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How to Treat Hypothyroidism

writtenByWritten by: Sofie Wise
Sofie Wise

Sofie Wise

Sofie hopes to create a more sustainable healthcare system by empowering people to make conscious health decisions. Her interests include cooking, reading, being outdoors and painting.

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reviewBy Reviewed by: Leann Poston, M.D.
Reviewer

Leann Poston, M.D.

Leann Poston, M.D. earned her medical degree from the Wright State University Boonshoft School of Medicine. She completed an MBA from Raj Soin College of Business, focusing on healthcare. She is a full-time medical communication writer and educator.

May 26, 2021 Read Time - 14 minutes

What Is Hypothyroidism?

Hypothyroidism, also known as underactive thyroid syndrome, is a condition in which the thyroid gland fails to produce enough thyroid hormones to meet the body’s needs.

Treatment for hypothyroidism is notoriously difficult, but there are many steps one can take to alleviate symptoms.

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What Is the Thyroid?

The thyroid is a small, butterfly-shaped gland that sits at the base of the front of the neck, just below the Adam’s apple. It is responsible for producing hormones that regulate the body’s metabolism, which is how the body uses energy.

The thyroid gland produces two thyroid hormones, triiodothyronine (T3) and thyroxine (T4). If the thyroid hormones are too low or too high, it affects how the body’s energy is being used and, in turn, can slow down or speed up many of the body’s functions, resulting in several different symptoms.

T3 and T4 influence the rate at which your body processes fats and carbohydrates, body temperature, heart rate, and the regulation of protein production.

Hypothyroidism means that there is not enough thyroid hormone produced in the thyroid gland and released to the body. The imbalance rarely causes symptoms in the early stages, but if left untreated, can cause a number of different health problems, including:

  • Obesity
  • Fatigue
  • Depression
  • Heart disease

Thankfully, modern medicine allows us to accurately test for thyroid issues so that doctors can diagnose hypothyroidism and treat it accordingly.

Treatment for hypothyroidism requires the patient to take a synthetic thyroid hormone. Once you and your doctor determine the right synthetic hormone dosage, it is a simple and easy process to get treatment for hypothyroidism.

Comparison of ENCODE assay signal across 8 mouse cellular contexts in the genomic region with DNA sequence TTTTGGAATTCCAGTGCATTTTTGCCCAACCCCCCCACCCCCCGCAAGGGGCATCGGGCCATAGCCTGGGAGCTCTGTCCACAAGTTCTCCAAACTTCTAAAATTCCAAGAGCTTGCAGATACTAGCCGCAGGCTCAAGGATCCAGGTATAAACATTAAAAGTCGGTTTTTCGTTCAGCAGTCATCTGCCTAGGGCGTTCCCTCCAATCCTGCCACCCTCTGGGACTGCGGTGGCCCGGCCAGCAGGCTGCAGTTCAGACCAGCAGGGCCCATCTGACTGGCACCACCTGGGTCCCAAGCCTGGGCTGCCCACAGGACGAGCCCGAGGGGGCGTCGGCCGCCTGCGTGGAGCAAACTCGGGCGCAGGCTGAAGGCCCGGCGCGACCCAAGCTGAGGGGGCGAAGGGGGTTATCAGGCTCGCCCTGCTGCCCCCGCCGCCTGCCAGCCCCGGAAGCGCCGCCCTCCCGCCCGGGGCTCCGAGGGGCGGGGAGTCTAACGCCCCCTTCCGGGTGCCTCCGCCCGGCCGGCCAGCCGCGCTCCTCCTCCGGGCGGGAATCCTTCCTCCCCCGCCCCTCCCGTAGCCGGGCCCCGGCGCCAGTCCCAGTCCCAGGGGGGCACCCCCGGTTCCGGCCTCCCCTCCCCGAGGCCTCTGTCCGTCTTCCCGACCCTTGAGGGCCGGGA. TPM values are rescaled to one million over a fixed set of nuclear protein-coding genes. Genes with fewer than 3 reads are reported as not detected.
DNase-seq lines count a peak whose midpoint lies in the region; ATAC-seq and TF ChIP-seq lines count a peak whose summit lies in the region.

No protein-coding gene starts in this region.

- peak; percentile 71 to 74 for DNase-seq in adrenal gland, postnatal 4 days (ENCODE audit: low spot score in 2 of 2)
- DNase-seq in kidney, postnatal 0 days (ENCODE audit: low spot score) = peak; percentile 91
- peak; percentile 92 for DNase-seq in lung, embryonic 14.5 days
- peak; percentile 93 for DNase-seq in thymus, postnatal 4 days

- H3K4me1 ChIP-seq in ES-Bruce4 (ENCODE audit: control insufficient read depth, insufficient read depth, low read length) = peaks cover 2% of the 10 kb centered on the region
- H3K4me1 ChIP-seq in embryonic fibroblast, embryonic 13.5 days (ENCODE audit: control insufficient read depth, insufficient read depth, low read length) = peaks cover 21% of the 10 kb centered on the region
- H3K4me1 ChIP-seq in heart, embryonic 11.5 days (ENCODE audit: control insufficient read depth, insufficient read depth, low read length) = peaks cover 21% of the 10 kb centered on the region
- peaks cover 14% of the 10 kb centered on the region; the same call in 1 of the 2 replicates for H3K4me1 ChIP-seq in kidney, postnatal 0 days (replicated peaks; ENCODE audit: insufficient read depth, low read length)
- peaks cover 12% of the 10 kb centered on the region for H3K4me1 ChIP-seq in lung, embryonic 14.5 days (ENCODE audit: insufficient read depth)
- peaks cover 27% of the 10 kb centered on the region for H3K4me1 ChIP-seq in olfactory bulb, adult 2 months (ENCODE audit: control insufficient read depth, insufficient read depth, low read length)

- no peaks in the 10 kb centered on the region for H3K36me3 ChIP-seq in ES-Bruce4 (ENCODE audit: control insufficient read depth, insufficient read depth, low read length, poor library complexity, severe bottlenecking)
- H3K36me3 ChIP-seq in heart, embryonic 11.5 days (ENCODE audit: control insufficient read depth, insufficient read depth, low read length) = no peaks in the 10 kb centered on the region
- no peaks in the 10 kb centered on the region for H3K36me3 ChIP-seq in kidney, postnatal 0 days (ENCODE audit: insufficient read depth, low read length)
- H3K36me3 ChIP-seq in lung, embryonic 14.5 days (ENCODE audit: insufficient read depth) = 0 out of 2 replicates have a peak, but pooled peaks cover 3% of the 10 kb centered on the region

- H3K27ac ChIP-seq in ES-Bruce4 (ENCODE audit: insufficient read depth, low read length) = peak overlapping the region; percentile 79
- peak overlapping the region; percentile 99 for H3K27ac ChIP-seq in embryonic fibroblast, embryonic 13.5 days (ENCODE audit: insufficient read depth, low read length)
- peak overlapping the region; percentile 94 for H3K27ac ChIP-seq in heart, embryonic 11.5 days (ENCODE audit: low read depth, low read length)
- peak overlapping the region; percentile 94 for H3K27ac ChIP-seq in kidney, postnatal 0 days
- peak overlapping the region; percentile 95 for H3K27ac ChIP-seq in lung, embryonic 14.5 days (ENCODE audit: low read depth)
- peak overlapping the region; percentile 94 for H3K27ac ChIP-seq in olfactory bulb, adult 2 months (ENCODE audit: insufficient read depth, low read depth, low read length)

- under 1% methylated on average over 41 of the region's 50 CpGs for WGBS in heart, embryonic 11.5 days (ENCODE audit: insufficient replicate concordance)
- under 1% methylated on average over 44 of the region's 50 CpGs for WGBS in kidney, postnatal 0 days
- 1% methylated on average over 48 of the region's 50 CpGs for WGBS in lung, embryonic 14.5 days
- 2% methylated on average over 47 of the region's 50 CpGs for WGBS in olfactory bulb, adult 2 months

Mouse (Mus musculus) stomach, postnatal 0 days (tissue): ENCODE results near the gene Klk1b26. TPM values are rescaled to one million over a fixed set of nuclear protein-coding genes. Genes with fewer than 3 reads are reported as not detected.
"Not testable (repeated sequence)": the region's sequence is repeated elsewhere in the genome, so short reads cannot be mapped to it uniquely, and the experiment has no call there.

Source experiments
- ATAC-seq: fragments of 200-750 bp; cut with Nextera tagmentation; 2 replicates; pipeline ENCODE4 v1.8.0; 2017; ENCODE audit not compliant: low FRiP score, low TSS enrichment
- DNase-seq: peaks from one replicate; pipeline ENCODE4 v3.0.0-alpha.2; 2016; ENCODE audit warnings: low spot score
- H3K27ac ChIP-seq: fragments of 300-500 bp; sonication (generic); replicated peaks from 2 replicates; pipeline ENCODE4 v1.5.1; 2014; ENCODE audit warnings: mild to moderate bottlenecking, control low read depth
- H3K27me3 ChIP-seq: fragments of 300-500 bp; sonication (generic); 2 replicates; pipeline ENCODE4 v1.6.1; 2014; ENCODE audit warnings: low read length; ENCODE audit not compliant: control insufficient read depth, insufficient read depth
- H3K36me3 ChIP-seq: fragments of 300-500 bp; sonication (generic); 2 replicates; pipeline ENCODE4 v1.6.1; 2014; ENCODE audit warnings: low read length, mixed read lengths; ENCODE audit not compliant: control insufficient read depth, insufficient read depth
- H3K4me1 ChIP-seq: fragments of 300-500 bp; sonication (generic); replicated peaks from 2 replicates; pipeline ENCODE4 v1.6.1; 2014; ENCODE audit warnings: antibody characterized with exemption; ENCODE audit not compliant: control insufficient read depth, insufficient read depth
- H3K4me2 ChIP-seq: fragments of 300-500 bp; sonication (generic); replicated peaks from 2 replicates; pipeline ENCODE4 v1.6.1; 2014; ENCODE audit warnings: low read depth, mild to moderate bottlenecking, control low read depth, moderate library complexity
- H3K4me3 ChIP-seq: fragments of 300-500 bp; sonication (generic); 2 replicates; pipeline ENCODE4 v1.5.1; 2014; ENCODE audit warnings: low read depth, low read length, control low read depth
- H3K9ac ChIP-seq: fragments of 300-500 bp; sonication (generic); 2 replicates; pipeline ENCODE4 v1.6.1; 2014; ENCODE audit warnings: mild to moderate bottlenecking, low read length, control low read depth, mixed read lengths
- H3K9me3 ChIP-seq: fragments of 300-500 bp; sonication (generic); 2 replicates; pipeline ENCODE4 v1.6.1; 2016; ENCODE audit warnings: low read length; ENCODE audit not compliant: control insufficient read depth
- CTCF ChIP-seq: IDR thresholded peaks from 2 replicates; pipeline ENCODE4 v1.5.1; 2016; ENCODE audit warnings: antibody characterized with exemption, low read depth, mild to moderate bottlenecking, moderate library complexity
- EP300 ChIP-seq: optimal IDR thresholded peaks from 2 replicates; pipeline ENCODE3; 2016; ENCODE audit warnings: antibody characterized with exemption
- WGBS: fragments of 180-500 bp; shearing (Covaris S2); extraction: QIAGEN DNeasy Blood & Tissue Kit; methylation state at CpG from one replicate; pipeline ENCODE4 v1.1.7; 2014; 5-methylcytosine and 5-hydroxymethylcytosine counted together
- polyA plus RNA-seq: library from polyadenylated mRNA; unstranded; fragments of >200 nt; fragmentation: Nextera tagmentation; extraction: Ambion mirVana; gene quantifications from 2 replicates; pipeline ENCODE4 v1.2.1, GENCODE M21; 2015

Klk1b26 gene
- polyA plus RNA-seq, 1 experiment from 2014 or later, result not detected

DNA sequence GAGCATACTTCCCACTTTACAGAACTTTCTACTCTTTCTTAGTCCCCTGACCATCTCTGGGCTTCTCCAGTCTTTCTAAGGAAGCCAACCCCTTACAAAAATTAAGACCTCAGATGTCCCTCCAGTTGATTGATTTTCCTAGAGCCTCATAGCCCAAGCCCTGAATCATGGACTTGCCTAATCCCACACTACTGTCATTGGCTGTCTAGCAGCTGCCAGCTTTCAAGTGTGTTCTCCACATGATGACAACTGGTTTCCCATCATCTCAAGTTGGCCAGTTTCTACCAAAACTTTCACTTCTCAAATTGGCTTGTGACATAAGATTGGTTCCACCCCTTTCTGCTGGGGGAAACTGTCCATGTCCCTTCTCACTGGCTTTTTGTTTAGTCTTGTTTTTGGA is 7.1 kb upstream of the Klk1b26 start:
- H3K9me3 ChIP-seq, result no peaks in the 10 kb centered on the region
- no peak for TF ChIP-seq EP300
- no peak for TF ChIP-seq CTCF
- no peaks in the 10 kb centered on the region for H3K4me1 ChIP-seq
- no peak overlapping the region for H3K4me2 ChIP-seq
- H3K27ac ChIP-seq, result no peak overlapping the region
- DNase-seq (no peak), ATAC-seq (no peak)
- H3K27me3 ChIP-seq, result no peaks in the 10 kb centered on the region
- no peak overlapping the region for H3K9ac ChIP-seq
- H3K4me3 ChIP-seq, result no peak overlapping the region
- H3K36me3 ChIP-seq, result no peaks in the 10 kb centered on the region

Hypothyroidism Symptoms

Symptoms of hypothyroidism vary quite a bit based on the severity of the thyroid hormone deficiency. Problems caused by hypothyroidism often take years to reveal themselves, so you might not notice the symptoms of your thyroid issue right away.

And, to make it even more unclear, the initial symptoms of hypothyroidism are fatigue and weight gain, which can easily be attributed to growing older or other lifestyle habits. “Because the symptoms are so variable and nonspecific, the only way to know for sure whether you have hypothyroidism is with a simple blood test for TSH,” according to the American Thyroid Association.

Hypothyroidism symptoms may include:

  • Fatigue
  • Weight gain
  • Increased sensitivity to cold
  • Dry skin
  • Puffy face
  • Elevated blood cholesterol level
  • Muscle aches, tenderness, and stiffness
  • Joint pain, stiffness or swelling
  • Hoarseness
  • Thinning hair
  • Irregular periods
  • Slowed heart rate
  • Depression
  • Impaired memory

If left untreated, signs and symptoms might become more severe over time. When the thyroid gland is not producing enough hormones, the brain is still trying to signal the gland to do so. This constant stimulation of your thyroid gland can lead to an enlarged thyroid.

It can also cause forgetfulness, slower thought processes, and, in some cases, depression.

In extremely rare cases, an untreated case of hypothyroidism can result in “advanced hypothyroidism,” or myxedema.

Myxedema can be life-threatening. Its symptoms include low blood pressure, decreased breathing, decreased body temperature, unresponsiveness, and sometimes even coma. It is rare, but can be fatal if left untreated or misdiagnosed.

Signs of Hypothyroidism in Infants, Children, and Teens

Though most common in middle-aged and older women, anyone can develop hypothyroidism.

Signs of Hypothyroidism in Infants

Infants that are born without a thyroid gland or with a gland that does not function properly may have different signs and symptoms than adults. Newborns that have a thyroid issue may demonstrate:

  • Jaundice, or yellowing of the skin and whites of the eyes
  • Frequent choking
  • An enlarged, protruding tongue
  • Puffy face

If the disease progresses, infants may have trouble feeding and, consequently, have developmental issues. They may also experience:

  • Constipation
  • Excessive sleepiness
  • Poor muscle development

When hypothyroidism in infants is left untreated, it leaves the infant vulnerable to severe physical and intellectual disabilities.

Signs of Hypothyroidism in Children and Teens